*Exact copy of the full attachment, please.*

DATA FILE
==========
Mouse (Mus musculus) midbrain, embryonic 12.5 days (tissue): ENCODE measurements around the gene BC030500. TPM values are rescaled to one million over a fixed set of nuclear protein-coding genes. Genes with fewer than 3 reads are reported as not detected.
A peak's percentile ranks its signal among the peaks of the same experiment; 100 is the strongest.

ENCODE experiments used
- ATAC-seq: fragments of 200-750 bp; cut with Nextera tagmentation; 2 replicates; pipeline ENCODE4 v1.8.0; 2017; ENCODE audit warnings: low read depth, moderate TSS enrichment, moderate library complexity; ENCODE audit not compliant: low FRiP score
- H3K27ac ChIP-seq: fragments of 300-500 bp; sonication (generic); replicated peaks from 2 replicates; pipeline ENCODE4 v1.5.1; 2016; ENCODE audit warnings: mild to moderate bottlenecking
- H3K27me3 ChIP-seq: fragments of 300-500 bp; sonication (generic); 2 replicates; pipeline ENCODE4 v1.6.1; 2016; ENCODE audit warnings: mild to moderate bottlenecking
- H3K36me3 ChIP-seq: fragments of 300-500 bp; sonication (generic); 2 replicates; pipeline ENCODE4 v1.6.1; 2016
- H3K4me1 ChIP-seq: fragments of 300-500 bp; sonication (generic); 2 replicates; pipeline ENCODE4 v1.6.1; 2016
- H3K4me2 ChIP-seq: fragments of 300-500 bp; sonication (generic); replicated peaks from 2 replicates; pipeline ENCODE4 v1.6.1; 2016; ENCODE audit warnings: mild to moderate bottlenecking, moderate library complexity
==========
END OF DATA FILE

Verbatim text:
Mouse (Mus musculus) midbrain, embryonic 12.5 days (tissue): ENCODE measurements around the gene BC030500. TPM values are rescaled to one million over a fixed set of nuclear protein-coding genes. Genes with fewer than 3 reads are reported as not detected.
A peak's percentile ranks its signal among the peaks of the same experiment; 100 is the strongest.

ENCODE experiments used
- ATAC-seq: fragments of 200-750 bp; cut with Nextera tagmentation; 2 replicates; pipeline ENCODE4 v1.8.0; 2017; ENCODE audit warnings: low read depth, moderate TSS enrichment, moderate library complexity; ENCODE audit not compliant: low FRiP score
- H3K27ac ChIP-seq: fragments of 300-500 bp; sonication (generic); replicated peaks from 2 replicates; pipeline ENCODE4 v1.5.1; 2016; ENCODE audit warnings: mild to moderate bottlenecking
- H3K27me3 ChIP-seq: fragments of 300-500 bp; sonication (generic); 2 replicates; pipeline ENCODE4 v1.6.1; 2016; ENCODE audit warnings: mild to moderate bottlenecking
- H3K36me3 ChIP-seq: fragments of 300-500 bp; sonication (generic); 2 replicates; pipeline ENCODE4 v1.6.1; 2016
- H3K4me1 ChIP-seq: fragments of 300-500 bp; sonication (generic); 2 replicates; pipeline ENCODE4 v1.6.1; 2016
- H3K4me2 ChIP-seq: fragments of 300-500 bp; sonication (generic); replicated peaks from 2 replicates; pipeline ENCODE4 v1.6.1; 2016; ENCODE audit warnings: mild to moderate bottlenecking, moderate library complexity